City revenues up at Mayer Brown while firmwide figures remain flat

Mayer Brown’s London office has posted a 10 per cent increase in total revenue for the 2010 financial year.

The rise, to £102m, takes the firm’s City revenue back up through the £100m barrier for the first time since 2008 and comes after a 16 per cent drop in fee income in 2009 from £111.6m to £93m.

The London office’s performance contrasts with Mayer Brown’s firmwide results, which saw both total turnover and average profit remain effectively flat.

The US firm’s total revenue in 2010 was $1.107bn while average profit per equity partner (PEP) rose 1 per cent to $1.07m.

The US firm does not break out profit data on an office basis, but sources suggest that Mayer Brown’s London average PEP rose by in excess of 20 per cent.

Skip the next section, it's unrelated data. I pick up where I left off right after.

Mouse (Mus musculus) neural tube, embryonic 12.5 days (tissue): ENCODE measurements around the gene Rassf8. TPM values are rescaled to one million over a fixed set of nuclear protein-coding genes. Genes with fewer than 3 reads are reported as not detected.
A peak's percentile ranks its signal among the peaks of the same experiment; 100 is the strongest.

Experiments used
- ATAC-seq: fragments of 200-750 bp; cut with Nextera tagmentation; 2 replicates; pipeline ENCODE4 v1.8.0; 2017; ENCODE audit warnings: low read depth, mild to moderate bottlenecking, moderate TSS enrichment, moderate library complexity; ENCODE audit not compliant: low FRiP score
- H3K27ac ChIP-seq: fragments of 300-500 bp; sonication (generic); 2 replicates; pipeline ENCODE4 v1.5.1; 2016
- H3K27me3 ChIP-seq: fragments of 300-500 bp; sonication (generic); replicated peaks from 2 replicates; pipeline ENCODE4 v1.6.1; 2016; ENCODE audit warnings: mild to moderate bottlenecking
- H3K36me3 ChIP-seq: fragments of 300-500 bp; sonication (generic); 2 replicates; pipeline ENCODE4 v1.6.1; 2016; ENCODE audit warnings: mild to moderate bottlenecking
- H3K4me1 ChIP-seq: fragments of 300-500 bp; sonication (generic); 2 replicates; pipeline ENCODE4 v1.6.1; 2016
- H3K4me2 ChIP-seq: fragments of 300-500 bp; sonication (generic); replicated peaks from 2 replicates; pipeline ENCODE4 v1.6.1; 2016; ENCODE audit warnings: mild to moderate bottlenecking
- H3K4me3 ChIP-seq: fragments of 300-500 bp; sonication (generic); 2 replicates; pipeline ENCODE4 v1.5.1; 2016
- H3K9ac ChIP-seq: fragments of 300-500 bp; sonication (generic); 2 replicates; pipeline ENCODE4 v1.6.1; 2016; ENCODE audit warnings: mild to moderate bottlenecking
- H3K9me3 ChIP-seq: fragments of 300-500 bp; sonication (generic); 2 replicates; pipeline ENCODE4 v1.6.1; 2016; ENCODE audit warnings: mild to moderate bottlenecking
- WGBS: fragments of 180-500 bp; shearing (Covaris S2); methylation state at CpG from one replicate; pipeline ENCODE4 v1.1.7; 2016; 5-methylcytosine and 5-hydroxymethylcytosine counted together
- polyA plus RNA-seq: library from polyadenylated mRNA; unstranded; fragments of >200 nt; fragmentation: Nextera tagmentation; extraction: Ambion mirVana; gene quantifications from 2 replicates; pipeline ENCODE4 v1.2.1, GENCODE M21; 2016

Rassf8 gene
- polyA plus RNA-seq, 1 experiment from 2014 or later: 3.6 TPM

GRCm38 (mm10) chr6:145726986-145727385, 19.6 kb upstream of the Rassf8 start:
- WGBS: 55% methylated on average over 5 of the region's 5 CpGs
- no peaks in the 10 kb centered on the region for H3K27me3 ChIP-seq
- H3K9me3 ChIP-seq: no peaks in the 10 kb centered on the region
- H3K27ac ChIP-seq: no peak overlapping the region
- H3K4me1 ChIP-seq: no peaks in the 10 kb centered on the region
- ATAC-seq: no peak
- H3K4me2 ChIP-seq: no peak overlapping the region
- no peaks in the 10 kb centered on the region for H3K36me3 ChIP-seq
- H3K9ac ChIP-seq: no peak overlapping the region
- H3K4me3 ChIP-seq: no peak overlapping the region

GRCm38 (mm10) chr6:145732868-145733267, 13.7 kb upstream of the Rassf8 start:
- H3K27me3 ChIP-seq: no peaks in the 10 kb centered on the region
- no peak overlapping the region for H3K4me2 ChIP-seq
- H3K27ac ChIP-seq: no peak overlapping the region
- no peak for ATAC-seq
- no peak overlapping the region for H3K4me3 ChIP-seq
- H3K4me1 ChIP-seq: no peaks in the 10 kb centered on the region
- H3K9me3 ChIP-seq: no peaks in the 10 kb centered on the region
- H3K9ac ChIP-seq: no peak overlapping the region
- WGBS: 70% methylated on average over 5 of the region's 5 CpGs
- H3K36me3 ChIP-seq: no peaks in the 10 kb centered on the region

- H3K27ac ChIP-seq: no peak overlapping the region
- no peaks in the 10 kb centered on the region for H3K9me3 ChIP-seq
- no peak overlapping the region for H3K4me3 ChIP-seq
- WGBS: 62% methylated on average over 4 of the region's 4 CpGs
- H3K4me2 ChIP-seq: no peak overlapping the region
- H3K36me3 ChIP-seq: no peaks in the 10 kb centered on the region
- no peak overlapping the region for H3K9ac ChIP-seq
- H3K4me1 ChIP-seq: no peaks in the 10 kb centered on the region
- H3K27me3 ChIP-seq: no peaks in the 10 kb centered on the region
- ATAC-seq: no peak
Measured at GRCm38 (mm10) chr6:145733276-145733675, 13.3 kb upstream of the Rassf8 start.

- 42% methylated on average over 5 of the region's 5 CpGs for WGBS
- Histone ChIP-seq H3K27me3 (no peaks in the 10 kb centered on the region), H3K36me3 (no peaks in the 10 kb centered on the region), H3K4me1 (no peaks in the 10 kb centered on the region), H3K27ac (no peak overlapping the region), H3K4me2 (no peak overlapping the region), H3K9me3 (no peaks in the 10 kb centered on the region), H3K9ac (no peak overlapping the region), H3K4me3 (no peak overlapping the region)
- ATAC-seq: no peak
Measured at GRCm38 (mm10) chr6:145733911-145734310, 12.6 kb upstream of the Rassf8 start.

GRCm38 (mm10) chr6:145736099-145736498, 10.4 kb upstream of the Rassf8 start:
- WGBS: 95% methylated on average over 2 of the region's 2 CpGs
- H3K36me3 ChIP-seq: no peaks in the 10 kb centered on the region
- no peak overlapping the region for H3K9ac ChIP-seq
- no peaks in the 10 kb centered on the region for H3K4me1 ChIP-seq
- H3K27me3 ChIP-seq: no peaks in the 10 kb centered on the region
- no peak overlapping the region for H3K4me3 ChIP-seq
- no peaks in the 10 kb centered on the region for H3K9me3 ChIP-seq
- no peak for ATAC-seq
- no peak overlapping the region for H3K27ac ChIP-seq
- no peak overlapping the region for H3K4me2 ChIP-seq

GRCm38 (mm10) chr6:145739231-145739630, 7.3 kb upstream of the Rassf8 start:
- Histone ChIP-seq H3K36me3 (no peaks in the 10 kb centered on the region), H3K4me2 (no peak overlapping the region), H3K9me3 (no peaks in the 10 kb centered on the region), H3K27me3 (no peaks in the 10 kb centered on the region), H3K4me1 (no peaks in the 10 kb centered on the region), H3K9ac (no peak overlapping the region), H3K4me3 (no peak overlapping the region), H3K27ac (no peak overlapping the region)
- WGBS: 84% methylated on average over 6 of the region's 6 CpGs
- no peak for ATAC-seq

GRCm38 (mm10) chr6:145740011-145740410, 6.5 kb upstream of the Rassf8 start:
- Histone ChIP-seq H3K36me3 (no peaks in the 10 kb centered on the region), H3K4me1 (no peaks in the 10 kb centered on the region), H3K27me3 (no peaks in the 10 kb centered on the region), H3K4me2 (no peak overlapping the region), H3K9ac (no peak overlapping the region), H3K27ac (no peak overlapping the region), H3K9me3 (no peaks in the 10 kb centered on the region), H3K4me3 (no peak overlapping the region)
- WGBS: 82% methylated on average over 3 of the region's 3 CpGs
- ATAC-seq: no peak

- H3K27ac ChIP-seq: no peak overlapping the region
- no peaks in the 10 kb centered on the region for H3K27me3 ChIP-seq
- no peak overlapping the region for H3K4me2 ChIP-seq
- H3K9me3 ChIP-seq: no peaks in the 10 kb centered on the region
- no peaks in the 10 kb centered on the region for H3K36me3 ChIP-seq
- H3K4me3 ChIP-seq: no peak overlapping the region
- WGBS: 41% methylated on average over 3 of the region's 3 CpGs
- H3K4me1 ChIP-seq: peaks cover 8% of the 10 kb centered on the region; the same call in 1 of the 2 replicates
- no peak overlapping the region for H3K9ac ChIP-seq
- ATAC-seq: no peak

That suggestion is backed up by confirmation from the firm’s London office senior partner Sean Connolly that Mayer Brown has already paid out all of the profits to its partners for 2010.

“We normally work on a 15-month cycle and so typically have paid the partner profits out by the end of March,” says Connolly. “This year we’ve paid out partner profits already.

The results from the first US firm to report 2010 London revenue suggests a return to form for Mayer Brown City’s office after a period of some upheaval.

Over the past two years Mayer Brown has moved to a new office on Bishopsgate, lost its London office head when global vice-chair Paul Maher quit to launch Greenberg Traurig Maher, and endured the global financial meltdown.

“It’s fair to say it was a bit of a horror show in the financial year between April 2009 and April 2010,” said Connolly. “Calendar year 2010 showed a bit more resilience.”